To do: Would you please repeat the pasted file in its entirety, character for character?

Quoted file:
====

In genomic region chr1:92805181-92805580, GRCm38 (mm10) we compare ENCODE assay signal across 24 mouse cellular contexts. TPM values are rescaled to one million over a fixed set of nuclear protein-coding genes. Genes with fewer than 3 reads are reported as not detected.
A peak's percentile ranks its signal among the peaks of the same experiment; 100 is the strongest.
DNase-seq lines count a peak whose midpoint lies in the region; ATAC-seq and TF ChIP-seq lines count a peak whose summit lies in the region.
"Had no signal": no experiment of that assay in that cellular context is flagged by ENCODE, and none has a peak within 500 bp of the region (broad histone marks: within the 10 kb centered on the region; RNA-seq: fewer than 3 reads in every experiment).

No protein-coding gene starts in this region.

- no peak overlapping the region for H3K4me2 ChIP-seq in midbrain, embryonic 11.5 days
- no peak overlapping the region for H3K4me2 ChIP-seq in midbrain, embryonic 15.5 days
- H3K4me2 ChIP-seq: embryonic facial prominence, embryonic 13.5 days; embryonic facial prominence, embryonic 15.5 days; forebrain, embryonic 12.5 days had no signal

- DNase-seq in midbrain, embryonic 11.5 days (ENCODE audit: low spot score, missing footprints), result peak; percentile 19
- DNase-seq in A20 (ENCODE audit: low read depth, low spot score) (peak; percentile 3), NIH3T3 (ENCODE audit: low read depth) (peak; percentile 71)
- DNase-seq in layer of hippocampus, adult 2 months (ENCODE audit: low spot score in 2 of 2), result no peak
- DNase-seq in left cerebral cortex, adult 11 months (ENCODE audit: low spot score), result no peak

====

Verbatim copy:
In genomic region chr1:92805181-92805580, GRCm38 (mm10) we compare ENCODE assay signal across 24 mouse cellular contexts. TPM values are rescaled to one million over a fixed set of nuclear protein-coding genes. Genes with fewer than 3 reads are reported as not detected.
A peak's percentile ranks its signal among the peaks of the same experiment; 100 is the strongest.
DNase-seq lines count a peak whose midpoint lies in the region; ATAC-seq and TF ChIP-seq lines count a peak whose summit lies in the region.
"Had no signal": no experiment of that assay in that cellular context is flagged by ENCODE, and none has a peak within 500 bp of the region (broad histone marks: within the 10 kb centered on the region; RNA-seq: fewer than 3 reads in every experiment).

No protein-coding gene starts in this region.

- no peak overlapping the region for H3K4me2 ChIP-seq in midbrain, embryonic 11.5 days
- no peak overlapping the region for H3K4me2 ChIP-seq in midbrain, embryonic 15.5 days
- H3K4me2 ChIP-seq: embryonic facial prominence, embryonic 13.5 days; embryonic facial prominence, embryonic 15.5 days; forebrain, embryonic 12.5 days had no signal

- DNase-seq in midbrain, embryonic 11.5 days (ENCODE audit: low spot score, missing footprints), result peak; percentile 19
- DNase-seq in A20 (ENCODE audit: low read depth, low spot score) (peak; percentile 3), NIH3T3 (ENCODE audit: low read depth) (peak; percentile 71)
- DNase-seq in layer of hippocampus, adult 2 months (ENCODE audit: low spot score in 2 of 2), result no peak
- DNase-seq in left cerebral cortex, adult 11 months (ENCODE audit: low spot score), result no peak